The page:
Has Humanizing Our Pets Gone Too Far?
To love our pets is to accept them as they are. But pet humanization has become a growing trend as of late. Are we pushing the boundaries too far?
In a world where it's not uncommon to see pets dressed in the latest fashion trends, or even celebrating birthdays with their own gourmet cakes, it's clear we've entered a new era of pet parenthood. Yet, as we navigate this anthropomorphic trend, we're left wondering: are we pushing it too far?
What is anthropomorphization?
Psychologists refer to our tendency to attribute human characteristics to animals as "anthropomorphism." In a 2008 study by Horowitz, anthropomorphism was identified as one of the primary ways pet owners interpret their dogs' behavior.
While anthropomorphism can enhance our bond with our pets, psychologists and animal behaviorists warn it can also lead to misunderstanding our pets' needs and behaviors. This mismatch can potentially cause undue stress and anxiety in the very companions we pledge to protect.
In our quest to humanize our dogs and cats, we must remember that all pets deserve to be seen, just as they are. Our pets are not miniature humans in fur coats; they're animals with their own unique needs, instincts, and behaviors.
By trying to force our curious copilots into a human framework, we risk overlooking their inherent pet-ness. The whole essence of what makes our pets, well, pets.
The pros of seeing human qualities in pets
While it's important to be mindful of not overdoing it, attributing human-like qualities to pets can actually help strengthen the bond between people and their animal companions. Here are a few potential benefits:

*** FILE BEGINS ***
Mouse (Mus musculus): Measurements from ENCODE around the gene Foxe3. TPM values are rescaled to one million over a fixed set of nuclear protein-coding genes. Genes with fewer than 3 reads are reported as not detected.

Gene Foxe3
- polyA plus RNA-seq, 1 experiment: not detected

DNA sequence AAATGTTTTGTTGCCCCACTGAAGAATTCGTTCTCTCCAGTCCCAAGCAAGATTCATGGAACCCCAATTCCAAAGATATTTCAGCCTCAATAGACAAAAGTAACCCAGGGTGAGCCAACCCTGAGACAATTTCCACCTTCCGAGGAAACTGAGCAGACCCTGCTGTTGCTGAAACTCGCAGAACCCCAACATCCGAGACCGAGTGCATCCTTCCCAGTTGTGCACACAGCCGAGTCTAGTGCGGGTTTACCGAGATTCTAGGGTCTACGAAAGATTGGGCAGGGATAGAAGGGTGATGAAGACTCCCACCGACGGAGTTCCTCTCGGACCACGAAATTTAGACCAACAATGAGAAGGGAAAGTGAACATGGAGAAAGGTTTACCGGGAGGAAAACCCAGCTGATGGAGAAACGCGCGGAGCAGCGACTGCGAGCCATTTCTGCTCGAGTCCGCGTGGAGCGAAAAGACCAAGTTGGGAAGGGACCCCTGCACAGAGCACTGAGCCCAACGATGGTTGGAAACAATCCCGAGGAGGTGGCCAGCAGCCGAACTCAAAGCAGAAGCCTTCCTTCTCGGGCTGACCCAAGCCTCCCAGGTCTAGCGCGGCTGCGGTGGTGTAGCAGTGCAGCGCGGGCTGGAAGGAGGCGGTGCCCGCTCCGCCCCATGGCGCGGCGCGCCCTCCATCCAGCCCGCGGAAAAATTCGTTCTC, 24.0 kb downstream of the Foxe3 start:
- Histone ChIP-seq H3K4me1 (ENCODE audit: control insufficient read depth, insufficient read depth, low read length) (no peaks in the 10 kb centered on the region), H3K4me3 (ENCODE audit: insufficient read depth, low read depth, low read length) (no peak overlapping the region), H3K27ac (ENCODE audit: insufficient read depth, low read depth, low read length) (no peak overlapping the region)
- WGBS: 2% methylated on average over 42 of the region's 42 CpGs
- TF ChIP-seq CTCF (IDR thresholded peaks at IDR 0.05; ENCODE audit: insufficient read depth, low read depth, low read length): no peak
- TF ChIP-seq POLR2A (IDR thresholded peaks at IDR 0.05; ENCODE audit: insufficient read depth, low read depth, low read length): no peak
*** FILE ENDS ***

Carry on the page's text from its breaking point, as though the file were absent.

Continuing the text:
Enhanced Emotional Bond: Anthropomorphizing pets often leads to a deeper emotional bond between humans and their pets. By viewing pets as family members, individuals can experience greater emotional satisfaction and companionship, leading to improved mental health.
Increased Empathy: Anthropomorphizing can lead to increased empathy and understanding towards animals in general. When we attribute human characteristics to pets, we tend to treat them with more kindness and consideration.
Improved Care for Pets: When pet owners anthropomorphize their pets, they often pay more attention to their pets' needs and behaviors. This can lead to improved care, as owners are more likely to notice changes in behavior or health.
Pet Advocacy: Anthropomorphizing pets can make people more likely to advocate for animal rights. If we perceive pets as having human-like thoughts and emotions, we may be more inclined to support legislation and organizations that protect animals.
The pitfalls of taking humanization too far
While there are definite benefits, we must be mindful to keep our pet's inherent needs in mind.
Take diet, for instance. While it might be tempting to indulge your pup's every whim, treating them to french fries and milkshakes too frequently may ultimately harm them in the long run. And while a treat or two every once in a while won't hurt, our love for our pets shouldn't cloud our judgment when it comes to their health and well-being.